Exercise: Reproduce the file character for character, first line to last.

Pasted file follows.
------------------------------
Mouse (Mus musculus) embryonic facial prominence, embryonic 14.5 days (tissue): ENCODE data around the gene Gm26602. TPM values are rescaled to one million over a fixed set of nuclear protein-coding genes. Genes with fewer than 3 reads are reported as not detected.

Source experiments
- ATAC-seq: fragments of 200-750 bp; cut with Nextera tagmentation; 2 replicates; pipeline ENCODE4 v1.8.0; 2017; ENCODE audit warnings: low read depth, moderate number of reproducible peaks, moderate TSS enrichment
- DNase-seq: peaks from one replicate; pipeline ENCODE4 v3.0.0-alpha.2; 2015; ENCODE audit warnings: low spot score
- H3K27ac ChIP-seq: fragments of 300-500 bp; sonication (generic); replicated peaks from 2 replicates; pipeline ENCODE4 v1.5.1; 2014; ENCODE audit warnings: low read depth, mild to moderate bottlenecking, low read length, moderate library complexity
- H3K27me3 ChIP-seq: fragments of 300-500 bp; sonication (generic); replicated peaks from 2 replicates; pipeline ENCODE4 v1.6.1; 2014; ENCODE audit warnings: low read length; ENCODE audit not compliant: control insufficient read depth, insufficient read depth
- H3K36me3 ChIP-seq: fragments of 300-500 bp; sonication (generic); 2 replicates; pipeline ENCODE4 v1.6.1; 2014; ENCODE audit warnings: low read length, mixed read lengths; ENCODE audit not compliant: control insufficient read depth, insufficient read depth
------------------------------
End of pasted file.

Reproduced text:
Mouse (Mus musculus) embryonic facial prominence, embryonic 14.5 days (tissue): ENCODE data around the gene Gm26602. TPM values are rescaled to one million over a fixed set of nuclear protein-coding genes. Genes with fewer than 3 reads are reported as not detected.

Source experiments
- ATAC-seq: fragments of 200-750 bp; cut with Nextera tagmentation; 2 replicates; pipeline ENCODE4 v1.8.0; 2017; ENCODE audit warnings: low read depth, moderate number of reproducible peaks, moderate TSS enrichment
- DNase-seq: peaks from one replicate; pipeline ENCODE4 v3.0.0-alpha.2; 2015; ENCODE audit warnings: low spot score
- H3K27ac ChIP-seq: fragments of 300-500 bp; sonication (generic); replicated peaks from 2 replicates; pipeline ENCODE4 v1.5.1; 2014; ENCODE audit warnings: low read depth, mild to moderate bottlenecking, low read length, moderate library complexity
- H3K27me3 ChIP-seq: fragments of 300-500 bp; sonication (generic); replicated peaks from 2 replicates; pipeline ENCODE4 v1.6.1; 2014; ENCODE audit warnings: low read length; ENCODE audit not compliant: control insufficient read depth, insufficient read depth
- H3K36me3 ChIP-seq: fragments of 300-500 bp; sonication (generic); 2 replicates; pipeline ENCODE4 v1.6.1; 2014; ENCODE audit warnings: low read length, mixed read lengths; ENCODE audit not compliant: control insufficient read depth, insufficient read depth